Inference and analysis of population-specific recombination maps
Jeffrey P. Spence
University of California, Berkeley (Advisor: Yun Song)
Seminar Date: April 11, 2019
Meiotic recombination—the shuffling of genetic material in sexually reproducing populations—plays an important role in evolution by decoupling the evolutionary fate of physically linked alleles. Recombination is also crucial for proper segregation of chromosomes during meiosis, and changes in the recombination machinery have been suggested as a possible mechanism for speciation. Meanwhile, the rate of recombination along the genome is highly non-homogeneous: in many species recombination tends to occur in small regions called “hotspots” that correspond to locations in the genome where a protein, PRDM9, binds. PRDM9 is one of the fastest evolving proteins and as such there is rapid turnover in the location of these hotspots. While the evolutionary dynamics of recombination hotspots have been studied from a theoretical perspective, attempts to link the theory to data have been stymied by the confounding effect of differences in the demographic histories of different populations. I will present a new method capable of disentangling these demographic effects that I have applied to the 26 diverse human populations in the 1000 Genomes Project. The resulting population-specific fine-scale recombination maps allow us to directly test theoretical predictions about the rate at which hotspots become cold and explore modulators of fine-scale recombination rate beyond PRDM9 binding.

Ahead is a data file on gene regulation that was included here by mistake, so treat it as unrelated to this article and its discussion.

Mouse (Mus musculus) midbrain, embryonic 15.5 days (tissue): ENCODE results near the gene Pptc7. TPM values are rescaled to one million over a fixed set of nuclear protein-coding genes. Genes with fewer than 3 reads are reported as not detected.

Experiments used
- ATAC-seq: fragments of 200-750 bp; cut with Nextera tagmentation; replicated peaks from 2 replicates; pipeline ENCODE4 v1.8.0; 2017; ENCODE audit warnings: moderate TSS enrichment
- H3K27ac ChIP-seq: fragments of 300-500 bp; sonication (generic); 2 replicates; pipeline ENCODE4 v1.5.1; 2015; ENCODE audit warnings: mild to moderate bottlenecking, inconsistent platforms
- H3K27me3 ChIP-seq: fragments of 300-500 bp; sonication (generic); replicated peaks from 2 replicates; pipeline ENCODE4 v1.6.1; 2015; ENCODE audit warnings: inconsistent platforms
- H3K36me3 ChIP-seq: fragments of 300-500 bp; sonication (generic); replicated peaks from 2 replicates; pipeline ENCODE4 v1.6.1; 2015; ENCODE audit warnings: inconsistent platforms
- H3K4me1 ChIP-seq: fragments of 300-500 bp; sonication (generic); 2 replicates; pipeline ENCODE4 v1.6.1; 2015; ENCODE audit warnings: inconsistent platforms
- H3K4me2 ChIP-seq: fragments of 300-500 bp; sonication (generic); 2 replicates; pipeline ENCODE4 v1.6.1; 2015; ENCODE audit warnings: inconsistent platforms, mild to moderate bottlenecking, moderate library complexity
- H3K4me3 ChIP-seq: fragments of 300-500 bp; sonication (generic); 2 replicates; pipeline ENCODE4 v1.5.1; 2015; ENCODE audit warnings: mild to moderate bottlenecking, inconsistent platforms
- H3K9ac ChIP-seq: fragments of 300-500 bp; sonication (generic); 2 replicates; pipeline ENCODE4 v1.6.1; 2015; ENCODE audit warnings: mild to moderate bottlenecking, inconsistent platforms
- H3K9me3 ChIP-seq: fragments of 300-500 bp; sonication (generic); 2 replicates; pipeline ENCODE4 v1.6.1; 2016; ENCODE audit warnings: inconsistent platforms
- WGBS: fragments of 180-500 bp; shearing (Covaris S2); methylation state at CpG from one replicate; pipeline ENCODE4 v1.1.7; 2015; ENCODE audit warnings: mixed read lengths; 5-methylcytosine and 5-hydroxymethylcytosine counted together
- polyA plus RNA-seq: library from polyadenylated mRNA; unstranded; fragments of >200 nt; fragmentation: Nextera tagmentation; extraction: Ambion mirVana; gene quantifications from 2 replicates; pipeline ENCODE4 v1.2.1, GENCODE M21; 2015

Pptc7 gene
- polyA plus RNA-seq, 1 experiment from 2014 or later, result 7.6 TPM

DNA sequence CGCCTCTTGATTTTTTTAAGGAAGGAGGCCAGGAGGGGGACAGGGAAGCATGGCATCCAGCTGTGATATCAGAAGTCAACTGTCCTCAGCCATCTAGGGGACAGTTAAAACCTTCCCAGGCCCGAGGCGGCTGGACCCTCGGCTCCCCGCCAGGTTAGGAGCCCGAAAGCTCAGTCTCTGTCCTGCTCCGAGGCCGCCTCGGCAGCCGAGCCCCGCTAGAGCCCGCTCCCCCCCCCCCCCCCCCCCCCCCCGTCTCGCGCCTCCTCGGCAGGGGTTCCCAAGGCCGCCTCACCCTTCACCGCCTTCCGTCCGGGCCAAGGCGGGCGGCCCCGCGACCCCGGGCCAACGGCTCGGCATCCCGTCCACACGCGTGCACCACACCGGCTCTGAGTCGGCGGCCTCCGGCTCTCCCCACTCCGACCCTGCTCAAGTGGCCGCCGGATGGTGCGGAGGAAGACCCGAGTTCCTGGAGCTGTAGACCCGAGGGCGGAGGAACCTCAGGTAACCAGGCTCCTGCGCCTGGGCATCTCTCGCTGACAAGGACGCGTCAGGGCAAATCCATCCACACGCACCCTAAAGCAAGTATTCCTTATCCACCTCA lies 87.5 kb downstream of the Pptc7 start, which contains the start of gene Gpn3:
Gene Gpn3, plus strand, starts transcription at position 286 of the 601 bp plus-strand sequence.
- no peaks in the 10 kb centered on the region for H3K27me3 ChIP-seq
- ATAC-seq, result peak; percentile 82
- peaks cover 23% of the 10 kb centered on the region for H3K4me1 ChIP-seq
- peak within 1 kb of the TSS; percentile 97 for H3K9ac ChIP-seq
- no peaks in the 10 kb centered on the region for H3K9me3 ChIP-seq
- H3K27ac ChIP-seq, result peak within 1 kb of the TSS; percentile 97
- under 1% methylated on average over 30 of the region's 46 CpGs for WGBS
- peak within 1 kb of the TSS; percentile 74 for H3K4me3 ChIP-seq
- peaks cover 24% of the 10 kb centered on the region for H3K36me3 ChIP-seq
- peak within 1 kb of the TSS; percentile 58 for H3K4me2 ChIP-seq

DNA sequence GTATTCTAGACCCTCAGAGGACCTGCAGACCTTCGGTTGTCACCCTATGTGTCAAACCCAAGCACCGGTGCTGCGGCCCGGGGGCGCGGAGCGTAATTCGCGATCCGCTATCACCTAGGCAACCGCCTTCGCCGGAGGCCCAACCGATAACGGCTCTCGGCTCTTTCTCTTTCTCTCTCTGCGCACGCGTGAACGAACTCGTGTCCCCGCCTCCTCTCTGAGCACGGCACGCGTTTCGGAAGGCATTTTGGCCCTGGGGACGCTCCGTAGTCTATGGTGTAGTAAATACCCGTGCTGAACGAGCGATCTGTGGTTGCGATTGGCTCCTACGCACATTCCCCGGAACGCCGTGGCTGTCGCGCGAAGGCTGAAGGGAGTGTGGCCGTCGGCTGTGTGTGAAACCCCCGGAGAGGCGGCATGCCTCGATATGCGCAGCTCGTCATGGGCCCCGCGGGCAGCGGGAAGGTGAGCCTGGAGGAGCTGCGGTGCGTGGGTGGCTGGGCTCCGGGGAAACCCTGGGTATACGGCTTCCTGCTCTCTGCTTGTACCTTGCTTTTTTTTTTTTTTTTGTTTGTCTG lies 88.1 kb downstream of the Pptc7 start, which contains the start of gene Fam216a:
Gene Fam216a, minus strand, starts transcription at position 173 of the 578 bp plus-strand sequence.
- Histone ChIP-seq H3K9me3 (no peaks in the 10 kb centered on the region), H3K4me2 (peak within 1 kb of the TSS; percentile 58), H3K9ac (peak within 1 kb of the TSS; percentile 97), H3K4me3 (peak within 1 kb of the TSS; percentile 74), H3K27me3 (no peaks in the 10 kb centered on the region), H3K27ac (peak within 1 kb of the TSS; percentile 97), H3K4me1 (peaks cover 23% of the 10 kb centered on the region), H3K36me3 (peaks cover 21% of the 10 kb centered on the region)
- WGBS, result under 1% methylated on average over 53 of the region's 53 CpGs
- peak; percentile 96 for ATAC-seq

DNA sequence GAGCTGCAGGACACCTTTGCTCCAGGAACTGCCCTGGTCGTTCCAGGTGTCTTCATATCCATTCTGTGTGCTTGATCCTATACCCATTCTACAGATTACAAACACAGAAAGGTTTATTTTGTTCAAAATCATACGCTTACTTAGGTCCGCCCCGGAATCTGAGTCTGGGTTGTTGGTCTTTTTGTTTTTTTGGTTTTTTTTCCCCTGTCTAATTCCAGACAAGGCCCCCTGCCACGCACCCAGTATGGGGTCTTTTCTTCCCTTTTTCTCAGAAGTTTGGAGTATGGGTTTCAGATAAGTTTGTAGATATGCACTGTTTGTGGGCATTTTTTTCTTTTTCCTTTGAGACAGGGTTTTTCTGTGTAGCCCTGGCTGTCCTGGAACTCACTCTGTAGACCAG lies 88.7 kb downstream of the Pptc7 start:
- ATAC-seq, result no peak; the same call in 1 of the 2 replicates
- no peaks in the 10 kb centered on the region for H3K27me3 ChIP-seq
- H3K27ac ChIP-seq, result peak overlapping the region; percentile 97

Evolution of Annualism in Killifishes: An Eco-Evo-Devo Approach
Andrew W. Thompson
Michigan State University (Advisor: Ingo Braasch)
Seminar Date: May 2, 2019
Annual killifishes inhabit seasonal pools that desiccate, resulting in the death of the adult population. Unique adaptations including specialized egg structures, desiccation resistance, and up to three diapause stages slowing developmental and metabolic rates enable the embryonic population to survive annual dry seasons. When the habitat floods, annual killifish terminate their third and final diapause (DIII), hatch, and begin a new lifecycle. Here we explore the genomics of embryonic DIII in annual killifishes. We use scanning electron microscopy, comparative transcriptomics, phylogenetic methods, and model rates of gene evolution to investigate the genetics of killifish annualism, diapause, and environmentally-cued hatching. We discover hundreds of candidate genes involved in diapause and delayed hatching in three killifish species. Specifically, we find 10 differentially expressed killifish transcripts with homologs also differentially expressed in the same direction during dormancy in other animals. These 10 transcripts illustrate the conserved roles of these homologs during delayed development in metazoans. Additionally, tight linkage of diapause and hatching with the expression of a complex family of hatching enzymes leads us to analyze regulatory mechanisms associated with environmentally-cued hatching. Lastly, we show that diapause has up to 7 origins in killifishes and detect over 160 genes with increased rates of molecular evolution in annual compared to non-annual killifishes. Our integrative framework combining development, genomics, evolution, and ecology provides important insights into the mechanisms of diapause and the diversity of vertebrate hatching strategies as well as candidate genes associated with stress tolerance in the face of changing environments.